By Susan Livio NJ Advance Media
One parent of a man with autism called it confusing and terrifying. A housing developer of community housing for people with developmental disabilities called it "a misguided social experiment."
The Christie administration's sweeping proposal to promote community living and wider access to jobs and activities for the developmentally disabled was roundly criticized at an Assembly hearing at the Statehouse Thursday. Parents, advocates speciality home builders and community agencies said they feared the Department of Human Services' blueprint to spend a large portion of its Medicaid funding could disrupt the living arrangements and daily routines of thousands of people.
Every state in the nation is required to submit a "transition plan" to the federal government by March 17 that describes how people with autism, cerebral palsy and other developmental disabilities will live, work and play without being segregated from the rest of society. Each state's Medicaid reimbursement, totaling in the hundreds of millions of dollars, is riding on its plan winning approval.
About a dozen invited guests told the Assembly Human Services Committee New Jersey's plan is too strict to be workable.
Under the proposal, the state would only pay for group homes that serve no more than four people, or six if special circumstances warranted it. It won't subsidize rents in an apartments if more than 25 percent of the tenants a have a disability. The state would not subsidize housing that is part of a campus, a farm, or a facility where vocational programs are also provided. Nor would Medicaid funds pay for recreational, vocational and job programs unless the clients are spending at least three-quarters of their day outside a facility for disabled people.
Lisa Parles said she and other parents are "angry and terrified" state officials would propose a plan that could result in removing funding from valuable programs, like the 48-unit Bancroft Lakeside development on a campus in Mullica Hill where her 24-year-old son is safe and happy. "Andrew requires intensive staffing and supervision and was not successful in a group home."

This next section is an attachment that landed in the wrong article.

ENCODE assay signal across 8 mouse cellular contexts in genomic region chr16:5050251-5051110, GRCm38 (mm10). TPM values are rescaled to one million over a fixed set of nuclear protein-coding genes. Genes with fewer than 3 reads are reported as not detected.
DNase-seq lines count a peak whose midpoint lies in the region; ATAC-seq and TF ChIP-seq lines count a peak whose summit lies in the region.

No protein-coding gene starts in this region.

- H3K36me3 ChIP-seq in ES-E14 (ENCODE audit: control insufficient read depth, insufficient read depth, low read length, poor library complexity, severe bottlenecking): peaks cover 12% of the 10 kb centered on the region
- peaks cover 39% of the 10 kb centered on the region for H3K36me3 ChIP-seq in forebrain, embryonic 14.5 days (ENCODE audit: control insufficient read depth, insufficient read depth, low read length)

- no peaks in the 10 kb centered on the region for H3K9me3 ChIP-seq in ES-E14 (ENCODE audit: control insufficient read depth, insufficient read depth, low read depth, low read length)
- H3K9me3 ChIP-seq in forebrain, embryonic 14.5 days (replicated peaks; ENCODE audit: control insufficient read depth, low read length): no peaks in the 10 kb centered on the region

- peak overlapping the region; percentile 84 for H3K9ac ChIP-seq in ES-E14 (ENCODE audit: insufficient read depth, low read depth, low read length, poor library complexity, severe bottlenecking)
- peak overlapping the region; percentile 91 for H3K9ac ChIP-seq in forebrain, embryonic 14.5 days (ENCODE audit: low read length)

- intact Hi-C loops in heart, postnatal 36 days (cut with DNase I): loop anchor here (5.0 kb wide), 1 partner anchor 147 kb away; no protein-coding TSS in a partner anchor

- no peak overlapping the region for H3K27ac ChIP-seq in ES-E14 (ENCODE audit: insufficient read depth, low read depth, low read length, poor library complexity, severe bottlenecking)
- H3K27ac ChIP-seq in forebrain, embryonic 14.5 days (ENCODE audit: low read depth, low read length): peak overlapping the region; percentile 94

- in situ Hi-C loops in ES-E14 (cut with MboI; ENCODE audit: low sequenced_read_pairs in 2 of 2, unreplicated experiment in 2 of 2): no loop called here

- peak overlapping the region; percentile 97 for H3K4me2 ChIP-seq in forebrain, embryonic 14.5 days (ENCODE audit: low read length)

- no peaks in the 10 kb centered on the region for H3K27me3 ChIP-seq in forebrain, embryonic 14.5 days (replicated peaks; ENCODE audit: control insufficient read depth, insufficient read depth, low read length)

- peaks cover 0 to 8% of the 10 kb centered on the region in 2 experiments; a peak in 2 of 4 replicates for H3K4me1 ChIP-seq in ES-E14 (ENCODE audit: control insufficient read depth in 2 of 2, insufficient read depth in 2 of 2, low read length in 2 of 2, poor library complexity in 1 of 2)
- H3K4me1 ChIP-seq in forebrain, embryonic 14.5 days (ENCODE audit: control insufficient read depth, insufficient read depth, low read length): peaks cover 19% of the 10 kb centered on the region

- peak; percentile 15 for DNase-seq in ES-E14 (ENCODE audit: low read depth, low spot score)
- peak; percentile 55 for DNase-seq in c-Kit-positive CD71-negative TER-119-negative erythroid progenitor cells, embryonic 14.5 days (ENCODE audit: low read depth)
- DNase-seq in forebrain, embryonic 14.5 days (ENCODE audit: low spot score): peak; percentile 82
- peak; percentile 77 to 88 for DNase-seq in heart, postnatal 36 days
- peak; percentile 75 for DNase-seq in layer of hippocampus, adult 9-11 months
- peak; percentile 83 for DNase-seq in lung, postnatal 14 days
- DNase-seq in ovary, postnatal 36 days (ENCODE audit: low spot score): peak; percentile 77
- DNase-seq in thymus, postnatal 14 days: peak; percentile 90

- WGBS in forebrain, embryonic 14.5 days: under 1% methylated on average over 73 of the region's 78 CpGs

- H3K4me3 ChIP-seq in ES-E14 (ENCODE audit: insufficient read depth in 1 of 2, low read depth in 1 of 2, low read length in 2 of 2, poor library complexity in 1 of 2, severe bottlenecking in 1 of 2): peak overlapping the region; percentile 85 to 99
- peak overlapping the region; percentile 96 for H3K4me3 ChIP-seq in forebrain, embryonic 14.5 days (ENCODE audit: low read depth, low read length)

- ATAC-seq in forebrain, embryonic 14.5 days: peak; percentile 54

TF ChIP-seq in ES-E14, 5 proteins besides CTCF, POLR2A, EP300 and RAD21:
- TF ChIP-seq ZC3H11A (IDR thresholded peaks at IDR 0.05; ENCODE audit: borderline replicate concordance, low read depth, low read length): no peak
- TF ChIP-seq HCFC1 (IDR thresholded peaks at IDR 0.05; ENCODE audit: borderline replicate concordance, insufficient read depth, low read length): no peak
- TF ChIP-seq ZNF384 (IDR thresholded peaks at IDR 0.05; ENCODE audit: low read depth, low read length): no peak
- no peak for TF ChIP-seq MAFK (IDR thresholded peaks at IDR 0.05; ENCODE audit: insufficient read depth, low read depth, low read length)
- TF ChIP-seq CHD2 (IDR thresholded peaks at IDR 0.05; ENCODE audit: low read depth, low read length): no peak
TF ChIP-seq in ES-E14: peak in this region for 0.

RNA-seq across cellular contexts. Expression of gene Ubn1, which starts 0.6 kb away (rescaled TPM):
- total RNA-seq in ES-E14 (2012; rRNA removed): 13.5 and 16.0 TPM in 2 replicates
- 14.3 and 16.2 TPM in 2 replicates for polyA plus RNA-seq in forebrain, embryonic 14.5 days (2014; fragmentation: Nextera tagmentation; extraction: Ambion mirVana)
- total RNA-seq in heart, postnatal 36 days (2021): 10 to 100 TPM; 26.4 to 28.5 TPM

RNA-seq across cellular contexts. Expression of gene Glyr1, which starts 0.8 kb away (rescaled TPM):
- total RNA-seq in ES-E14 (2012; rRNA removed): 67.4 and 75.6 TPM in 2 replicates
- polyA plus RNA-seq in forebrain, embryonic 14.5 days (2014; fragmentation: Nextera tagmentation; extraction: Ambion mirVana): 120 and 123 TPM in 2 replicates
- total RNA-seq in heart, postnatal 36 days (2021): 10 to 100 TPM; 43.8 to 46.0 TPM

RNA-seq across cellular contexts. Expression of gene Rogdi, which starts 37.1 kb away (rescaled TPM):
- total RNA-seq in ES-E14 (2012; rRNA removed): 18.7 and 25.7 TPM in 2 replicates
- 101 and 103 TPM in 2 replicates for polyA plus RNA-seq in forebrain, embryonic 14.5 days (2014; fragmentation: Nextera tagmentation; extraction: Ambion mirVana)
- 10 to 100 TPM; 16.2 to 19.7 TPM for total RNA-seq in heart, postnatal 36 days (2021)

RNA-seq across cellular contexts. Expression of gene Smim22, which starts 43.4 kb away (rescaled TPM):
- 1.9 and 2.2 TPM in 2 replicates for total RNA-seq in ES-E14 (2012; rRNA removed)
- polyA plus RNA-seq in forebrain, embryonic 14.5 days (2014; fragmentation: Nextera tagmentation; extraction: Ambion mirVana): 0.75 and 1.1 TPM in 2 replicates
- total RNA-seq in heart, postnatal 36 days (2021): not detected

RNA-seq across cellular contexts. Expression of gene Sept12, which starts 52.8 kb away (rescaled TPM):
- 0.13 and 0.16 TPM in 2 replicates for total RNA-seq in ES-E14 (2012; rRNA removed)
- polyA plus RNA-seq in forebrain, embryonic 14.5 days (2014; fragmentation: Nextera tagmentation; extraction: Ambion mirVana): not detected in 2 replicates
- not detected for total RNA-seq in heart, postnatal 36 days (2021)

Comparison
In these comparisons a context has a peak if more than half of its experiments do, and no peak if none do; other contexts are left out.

"I believe that limiting the disabled population is discriminatory," added Parles, an attorney in Springfield. "If we were to say no more than 25 percent of a community could be comprised of African Americans, women or Jews, we would all recognize that anti-discrimination laws have been violated."
If New Jersey submits the proposal to the U.S. Centers for Medicare and Medicaid Services, Tom Toronto, president of Bergen County's United Way, a prolific housing provider, said he would have to scale back projects that some municipalities have already approved. He'd be scaling back housing opportunities "at the precise time the need for people with developmental disabilities is as about acute as it can be."
"New Jersey is about to become the victim of some arcane ideology or some misguided social experiment," Toronto said. "We have seen the extraordinary difference our housing has made."
Tom Baffuto, executive director of the Arc of New Jersey, a family advocacy organization, said the federal government did not require any state to set "arbitrary" limits on the number of units, or specify how much time a person needed to be out in the community.
"The intent of the rule is be more community included, and most providers are getting folks into the community but not at the level of 75 percent. For many it would be a struggle," he said. Some people require feeding tubes and diapers, and then "dignity" issues could come into play out in public, he said. Changing up their routine could trigger behavior problems.
Setting limits on housing size and location and required community time "overreaches beyond the (federal) requirements," Baffuto said. Programs "should be based on personal needs."
Gov. Chis Christie has made reducing the state's reliance on large institutions a priority as a matter of human rights. Last year, he closed two developmental centers and transferred about 700 residents, although many went to the remaining five centers. His administration has also moved ahead on Return Home New Jersey, a plan to return more than 500 disabled people from out-of-state facilities - some over the objections of their families and Democratic lawmakers, including Huttle.
"If the state's plan is the most restrictive in the nation, I would like to find out why," Huttle said.
Huttle invited Human Services Commissioner Jennifer Velez to the hearing but she declined. Velez's spokeswoman declined to address specific criticisms raised during the hearing.
"As required by the Centers for Medicare and Medicaid Services, DHS has issued this draft plan for the purpose of soliciting public input, which is vital to the process of developing a workable strategy that is compliant with the federal rules," Velez' spokeswoman Pam Ronan wrote in an email. "All input will be reviewed and considered for inclusion in the final submission of our state plan."
The department is hosting a public hearing on the plan Thursday from 10 a.m. to noon at the Department of Children and Families Training Facility, 30 Van Dyke Avenue, New Brunswick. The state is also accepting written comments on the plan until Feb. 26, addressed to Home and Community Based Service Rules, c/o Lowell Arye, Deputy Commissioner, N.J. Department of Human Services, P.O. Box 700, Trenton, N.J. 08625-0700.